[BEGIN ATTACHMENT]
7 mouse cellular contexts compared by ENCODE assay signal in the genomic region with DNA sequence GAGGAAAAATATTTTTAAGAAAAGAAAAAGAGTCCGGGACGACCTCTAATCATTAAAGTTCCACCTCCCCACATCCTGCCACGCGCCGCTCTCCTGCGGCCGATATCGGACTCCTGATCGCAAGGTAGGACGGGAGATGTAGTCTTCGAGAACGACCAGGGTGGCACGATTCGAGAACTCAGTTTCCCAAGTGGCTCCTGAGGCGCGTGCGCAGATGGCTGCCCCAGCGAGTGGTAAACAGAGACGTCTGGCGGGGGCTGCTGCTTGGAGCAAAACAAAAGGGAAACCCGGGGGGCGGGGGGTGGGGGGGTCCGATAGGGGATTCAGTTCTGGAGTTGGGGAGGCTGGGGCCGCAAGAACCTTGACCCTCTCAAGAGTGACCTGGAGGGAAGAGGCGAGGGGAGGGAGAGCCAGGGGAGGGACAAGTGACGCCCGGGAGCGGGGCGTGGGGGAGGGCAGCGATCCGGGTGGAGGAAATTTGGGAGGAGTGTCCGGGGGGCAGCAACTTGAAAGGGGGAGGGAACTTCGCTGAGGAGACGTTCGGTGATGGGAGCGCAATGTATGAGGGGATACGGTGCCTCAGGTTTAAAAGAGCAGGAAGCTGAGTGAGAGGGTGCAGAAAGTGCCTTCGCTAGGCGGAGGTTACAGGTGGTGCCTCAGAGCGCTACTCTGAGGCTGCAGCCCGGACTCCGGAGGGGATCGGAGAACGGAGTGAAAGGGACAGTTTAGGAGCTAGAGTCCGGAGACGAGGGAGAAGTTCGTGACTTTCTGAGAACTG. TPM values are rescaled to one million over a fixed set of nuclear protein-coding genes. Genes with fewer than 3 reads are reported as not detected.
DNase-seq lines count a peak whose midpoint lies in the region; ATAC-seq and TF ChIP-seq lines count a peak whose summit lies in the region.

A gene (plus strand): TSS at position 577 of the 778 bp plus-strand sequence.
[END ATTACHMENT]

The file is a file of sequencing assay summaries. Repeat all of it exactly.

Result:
7 mouse cellular contexts compared by ENCODE assay signal in the genomic region with DNA sequence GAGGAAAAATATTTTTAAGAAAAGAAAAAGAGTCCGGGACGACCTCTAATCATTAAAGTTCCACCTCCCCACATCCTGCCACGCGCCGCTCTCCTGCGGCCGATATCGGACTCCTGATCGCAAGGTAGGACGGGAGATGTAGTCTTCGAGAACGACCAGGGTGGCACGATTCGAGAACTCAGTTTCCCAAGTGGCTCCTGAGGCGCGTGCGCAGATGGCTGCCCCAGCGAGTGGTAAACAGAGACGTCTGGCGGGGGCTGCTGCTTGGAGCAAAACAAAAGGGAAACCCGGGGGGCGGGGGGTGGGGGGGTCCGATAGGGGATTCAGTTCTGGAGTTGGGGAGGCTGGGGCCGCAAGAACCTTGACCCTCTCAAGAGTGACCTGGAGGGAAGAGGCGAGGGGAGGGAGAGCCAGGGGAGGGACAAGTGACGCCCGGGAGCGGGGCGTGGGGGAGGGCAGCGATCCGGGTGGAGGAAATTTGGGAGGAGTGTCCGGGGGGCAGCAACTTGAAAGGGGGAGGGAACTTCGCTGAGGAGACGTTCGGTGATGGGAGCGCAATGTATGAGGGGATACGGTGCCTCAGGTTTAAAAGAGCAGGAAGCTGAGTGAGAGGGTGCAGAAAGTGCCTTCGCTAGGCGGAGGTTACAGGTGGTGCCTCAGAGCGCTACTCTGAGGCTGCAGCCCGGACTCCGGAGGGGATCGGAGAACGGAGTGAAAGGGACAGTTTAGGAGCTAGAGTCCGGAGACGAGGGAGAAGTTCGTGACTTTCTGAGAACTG. TPM values are rescaled to one million over a fixed set of nuclear protein-coding genes. Genes with fewer than 3 reads are reported as not detected.
DNase-seq lines count a peak whose midpoint lies in the region; ATAC-seq and TF ChIP-seq lines count a peak whose summit lies in the region.

A gene (plus strand): TSS at position 577 of the 778 bp plus-strand sequence.